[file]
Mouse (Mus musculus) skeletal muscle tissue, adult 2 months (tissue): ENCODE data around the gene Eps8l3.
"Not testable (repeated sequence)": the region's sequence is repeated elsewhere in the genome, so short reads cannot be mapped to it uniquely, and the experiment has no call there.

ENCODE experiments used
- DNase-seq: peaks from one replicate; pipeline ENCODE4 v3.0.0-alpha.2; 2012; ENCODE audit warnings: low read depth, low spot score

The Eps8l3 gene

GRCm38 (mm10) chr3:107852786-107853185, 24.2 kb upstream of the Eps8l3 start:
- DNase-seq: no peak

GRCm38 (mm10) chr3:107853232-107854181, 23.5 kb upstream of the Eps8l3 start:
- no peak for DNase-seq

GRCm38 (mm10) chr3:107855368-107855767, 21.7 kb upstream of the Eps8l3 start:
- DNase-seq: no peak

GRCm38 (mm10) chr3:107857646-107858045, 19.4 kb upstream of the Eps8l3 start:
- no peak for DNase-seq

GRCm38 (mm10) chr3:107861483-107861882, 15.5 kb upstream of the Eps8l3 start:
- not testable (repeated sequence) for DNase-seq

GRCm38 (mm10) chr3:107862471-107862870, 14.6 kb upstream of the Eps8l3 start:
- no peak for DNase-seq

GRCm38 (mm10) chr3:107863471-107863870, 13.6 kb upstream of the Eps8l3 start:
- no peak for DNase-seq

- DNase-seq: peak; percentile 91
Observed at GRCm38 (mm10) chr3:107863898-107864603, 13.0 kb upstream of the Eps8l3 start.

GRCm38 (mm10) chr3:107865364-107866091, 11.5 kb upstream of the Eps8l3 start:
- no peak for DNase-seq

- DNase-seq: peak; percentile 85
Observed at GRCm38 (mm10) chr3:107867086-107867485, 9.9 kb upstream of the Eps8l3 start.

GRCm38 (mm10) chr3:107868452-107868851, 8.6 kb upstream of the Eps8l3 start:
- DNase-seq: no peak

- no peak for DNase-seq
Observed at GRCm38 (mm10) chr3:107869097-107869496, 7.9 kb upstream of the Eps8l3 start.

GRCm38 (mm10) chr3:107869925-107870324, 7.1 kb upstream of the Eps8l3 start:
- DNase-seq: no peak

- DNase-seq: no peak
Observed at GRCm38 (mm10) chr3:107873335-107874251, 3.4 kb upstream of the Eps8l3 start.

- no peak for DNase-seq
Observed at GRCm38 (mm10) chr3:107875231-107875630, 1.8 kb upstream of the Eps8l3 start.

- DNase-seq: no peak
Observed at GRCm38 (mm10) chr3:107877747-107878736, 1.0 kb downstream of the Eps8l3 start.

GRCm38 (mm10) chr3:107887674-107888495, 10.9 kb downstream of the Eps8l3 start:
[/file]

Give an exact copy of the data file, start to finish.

Mouse (Mus musculus) skeletal muscle tissue, adult 2 months (tissue): ENCODE data around the gene Eps8l3.
"Not testable (repeated sequence)": the region's sequence is repeated elsewhere in the genome, so short reads cannot be mapped to it uniquely, and the experiment has no call there.

ENCODE experiments used
- DNase-seq: peaks from one replicate; pipeline ENCODE4 v3.0.0-alpha.2; 2012; ENCODE audit warnings: low read depth, low spot score

The Eps8l3 gene

GRCm38 (mm10) chr3:107852786-107853185, 24.2 kb upstream of the Eps8l3 start:
- DNase-seq: no peak

GRCm38 (mm10) chr3:107853232-107854181, 23.5 kb upstream of the Eps8l3 start:
- no peak for DNase-seq

GRCm38 (mm10) chr3:107855368-107855767, 21.7 kb upstream of the Eps8l3 start:
- DNase-seq: no peak

GRCm38 (mm10) chr3:107857646-107858045, 19.4 kb upstream of the Eps8l3 start:
- no peak for DNase-seq

GRCm38 (mm10) chr3:107861483-107861882, 15.5 kb upstream of the Eps8l3 start:
- not testable (repeated sequence) for DNase-seq

GRCm38 (mm10) chr3:107862471-107862870, 14.6 kb upstream of the Eps8l3 start:
- no peak for DNase-seq

GRCm38 (mm10) chr3:107863471-107863870, 13.6 kb upstream of the Eps8l3 start:
- no peak for DNase-seq

- DNase-seq: peak; percentile 91
Observed at GRCm38 (mm10) chr3:107863898-107864603, 13.0 kb upstream of the Eps8l3 start.

GRCm38 (mm10) chr3:107865364-107866091, 11.5 kb upstream of the Eps8l3 start:
- no peak for DNase-seq

- DNase-seq: peak; percentile 85
Observed at GRCm38 (mm10) chr3:107867086-107867485, 9.9 kb upstream of the Eps8l3 start.

GRCm38 (mm10) chr3:107868452-107868851, 8.6 kb upstream of the Eps8l3 start:
- DNase-seq: no peak

- no peak for DNase-seq
Observed at GRCm38 (mm10) chr3:107869097-107869496, 7.9 kb upstream of the Eps8l3 start.

GRCm38 (mm10) chr3:107869925-107870324, 7.1 kb upstream of the Eps8l3 start:
- DNase-seq: no peak

- DNase-seq: no peak
Observed at GRCm38 (mm10) chr3:107873335-107874251, 3.4 kb upstream of the Eps8l3 start.

- no peak for DNase-seq
Observed at GRCm38 (mm10) chr3:107875231-107875630, 1.8 kb upstream of the Eps8l3 start.

- DNase-seq: no peak
Observed at GRCm38 (mm10) chr3:107877747-107878736, 1.0 kb downstream of the Eps8l3 start.

GRCm38 (mm10) chr3:107887674-107888495, 10.9 kb downstream of the Eps8l3 start: